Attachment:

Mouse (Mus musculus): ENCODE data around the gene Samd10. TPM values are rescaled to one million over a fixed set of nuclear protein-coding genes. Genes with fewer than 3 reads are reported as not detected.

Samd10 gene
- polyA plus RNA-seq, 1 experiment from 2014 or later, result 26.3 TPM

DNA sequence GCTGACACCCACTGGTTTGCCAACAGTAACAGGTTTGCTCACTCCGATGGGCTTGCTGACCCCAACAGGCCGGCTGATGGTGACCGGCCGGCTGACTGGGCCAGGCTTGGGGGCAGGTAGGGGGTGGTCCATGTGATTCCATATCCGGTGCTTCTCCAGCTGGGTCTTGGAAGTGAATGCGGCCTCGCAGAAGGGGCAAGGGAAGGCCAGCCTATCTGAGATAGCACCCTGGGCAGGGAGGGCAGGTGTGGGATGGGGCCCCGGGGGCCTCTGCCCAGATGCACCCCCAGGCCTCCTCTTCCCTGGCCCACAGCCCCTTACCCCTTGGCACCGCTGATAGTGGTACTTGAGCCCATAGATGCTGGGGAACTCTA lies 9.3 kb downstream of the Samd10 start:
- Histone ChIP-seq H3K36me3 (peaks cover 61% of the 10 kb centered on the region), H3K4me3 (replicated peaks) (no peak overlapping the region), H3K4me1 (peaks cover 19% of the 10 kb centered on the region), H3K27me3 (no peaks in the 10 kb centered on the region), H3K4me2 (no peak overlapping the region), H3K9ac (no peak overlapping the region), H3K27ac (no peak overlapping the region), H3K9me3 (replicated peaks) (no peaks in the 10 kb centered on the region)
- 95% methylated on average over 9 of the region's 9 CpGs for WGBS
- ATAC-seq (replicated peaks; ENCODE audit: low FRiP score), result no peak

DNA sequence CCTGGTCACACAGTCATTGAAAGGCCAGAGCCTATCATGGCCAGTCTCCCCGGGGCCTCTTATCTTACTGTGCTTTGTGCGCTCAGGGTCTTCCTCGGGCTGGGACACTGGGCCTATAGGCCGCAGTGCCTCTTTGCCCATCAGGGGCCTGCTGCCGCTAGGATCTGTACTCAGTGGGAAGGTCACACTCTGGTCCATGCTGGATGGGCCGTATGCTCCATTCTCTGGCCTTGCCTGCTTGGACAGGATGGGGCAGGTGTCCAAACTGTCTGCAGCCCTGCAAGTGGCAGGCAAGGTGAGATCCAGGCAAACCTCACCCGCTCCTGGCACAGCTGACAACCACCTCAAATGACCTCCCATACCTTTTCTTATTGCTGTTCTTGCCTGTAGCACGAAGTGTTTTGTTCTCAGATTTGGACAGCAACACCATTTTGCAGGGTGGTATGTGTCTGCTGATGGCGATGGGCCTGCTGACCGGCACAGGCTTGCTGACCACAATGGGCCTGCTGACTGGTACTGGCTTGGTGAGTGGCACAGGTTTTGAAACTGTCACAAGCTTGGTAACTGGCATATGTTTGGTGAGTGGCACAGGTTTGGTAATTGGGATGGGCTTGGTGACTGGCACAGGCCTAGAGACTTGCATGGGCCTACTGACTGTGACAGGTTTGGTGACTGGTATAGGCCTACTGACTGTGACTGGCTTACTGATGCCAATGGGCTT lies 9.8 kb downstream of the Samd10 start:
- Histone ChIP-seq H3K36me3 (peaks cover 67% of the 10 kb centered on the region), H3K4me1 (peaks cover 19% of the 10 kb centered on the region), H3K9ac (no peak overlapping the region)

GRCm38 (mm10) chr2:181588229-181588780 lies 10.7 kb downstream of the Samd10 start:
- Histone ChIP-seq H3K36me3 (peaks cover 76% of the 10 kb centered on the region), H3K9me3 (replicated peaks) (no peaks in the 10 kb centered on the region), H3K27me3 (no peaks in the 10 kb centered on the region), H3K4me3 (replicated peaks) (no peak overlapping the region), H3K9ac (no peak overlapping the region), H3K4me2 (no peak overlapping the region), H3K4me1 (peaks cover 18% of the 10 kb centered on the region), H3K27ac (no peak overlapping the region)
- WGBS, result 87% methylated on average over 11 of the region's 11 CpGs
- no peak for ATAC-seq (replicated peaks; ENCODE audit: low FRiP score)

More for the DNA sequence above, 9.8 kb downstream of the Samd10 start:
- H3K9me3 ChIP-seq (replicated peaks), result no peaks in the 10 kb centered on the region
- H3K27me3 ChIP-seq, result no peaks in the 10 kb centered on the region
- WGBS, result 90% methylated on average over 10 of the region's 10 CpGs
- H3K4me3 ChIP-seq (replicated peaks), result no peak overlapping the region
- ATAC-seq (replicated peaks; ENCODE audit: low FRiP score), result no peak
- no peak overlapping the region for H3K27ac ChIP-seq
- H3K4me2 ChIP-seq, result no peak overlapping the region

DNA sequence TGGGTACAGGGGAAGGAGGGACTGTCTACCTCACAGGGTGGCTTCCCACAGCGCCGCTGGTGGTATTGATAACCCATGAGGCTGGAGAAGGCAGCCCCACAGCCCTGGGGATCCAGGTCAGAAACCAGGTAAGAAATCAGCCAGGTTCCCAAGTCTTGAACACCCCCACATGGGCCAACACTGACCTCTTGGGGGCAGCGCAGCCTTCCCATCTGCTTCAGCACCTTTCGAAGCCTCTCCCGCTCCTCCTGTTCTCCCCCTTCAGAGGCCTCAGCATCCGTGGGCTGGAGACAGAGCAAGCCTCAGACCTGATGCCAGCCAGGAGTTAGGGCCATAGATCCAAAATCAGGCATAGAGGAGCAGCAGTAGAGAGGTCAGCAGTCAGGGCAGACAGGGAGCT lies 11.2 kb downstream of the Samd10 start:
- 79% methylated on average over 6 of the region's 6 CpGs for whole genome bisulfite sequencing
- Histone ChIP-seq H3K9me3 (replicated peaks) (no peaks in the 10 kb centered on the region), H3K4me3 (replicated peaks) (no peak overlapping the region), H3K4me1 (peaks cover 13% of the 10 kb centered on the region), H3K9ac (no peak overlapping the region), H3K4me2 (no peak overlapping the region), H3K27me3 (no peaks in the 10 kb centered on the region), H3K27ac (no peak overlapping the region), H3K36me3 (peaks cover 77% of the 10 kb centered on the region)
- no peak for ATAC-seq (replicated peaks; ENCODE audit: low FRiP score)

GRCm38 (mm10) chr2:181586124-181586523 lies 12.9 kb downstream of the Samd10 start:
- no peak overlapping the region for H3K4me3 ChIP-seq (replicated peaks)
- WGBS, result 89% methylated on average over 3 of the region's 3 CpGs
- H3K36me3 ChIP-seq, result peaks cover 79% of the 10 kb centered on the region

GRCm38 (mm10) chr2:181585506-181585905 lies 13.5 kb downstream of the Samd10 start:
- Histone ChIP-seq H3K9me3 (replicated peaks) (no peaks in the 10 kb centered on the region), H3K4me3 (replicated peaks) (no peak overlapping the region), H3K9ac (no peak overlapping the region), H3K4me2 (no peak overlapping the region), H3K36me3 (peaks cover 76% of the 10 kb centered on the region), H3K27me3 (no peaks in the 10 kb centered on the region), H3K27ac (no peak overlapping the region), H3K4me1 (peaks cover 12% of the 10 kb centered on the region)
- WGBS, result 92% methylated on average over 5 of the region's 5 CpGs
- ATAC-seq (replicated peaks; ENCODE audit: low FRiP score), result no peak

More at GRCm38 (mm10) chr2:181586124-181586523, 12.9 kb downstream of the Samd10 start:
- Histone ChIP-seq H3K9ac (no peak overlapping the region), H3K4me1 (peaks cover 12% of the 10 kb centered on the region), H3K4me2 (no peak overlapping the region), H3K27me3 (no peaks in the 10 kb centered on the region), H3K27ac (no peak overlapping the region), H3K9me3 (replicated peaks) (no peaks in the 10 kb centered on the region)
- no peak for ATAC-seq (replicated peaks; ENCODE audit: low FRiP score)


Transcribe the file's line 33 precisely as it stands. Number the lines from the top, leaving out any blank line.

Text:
- ATAC-seq (replicated peaks; ENCODE audit: low FRiP score), result no peak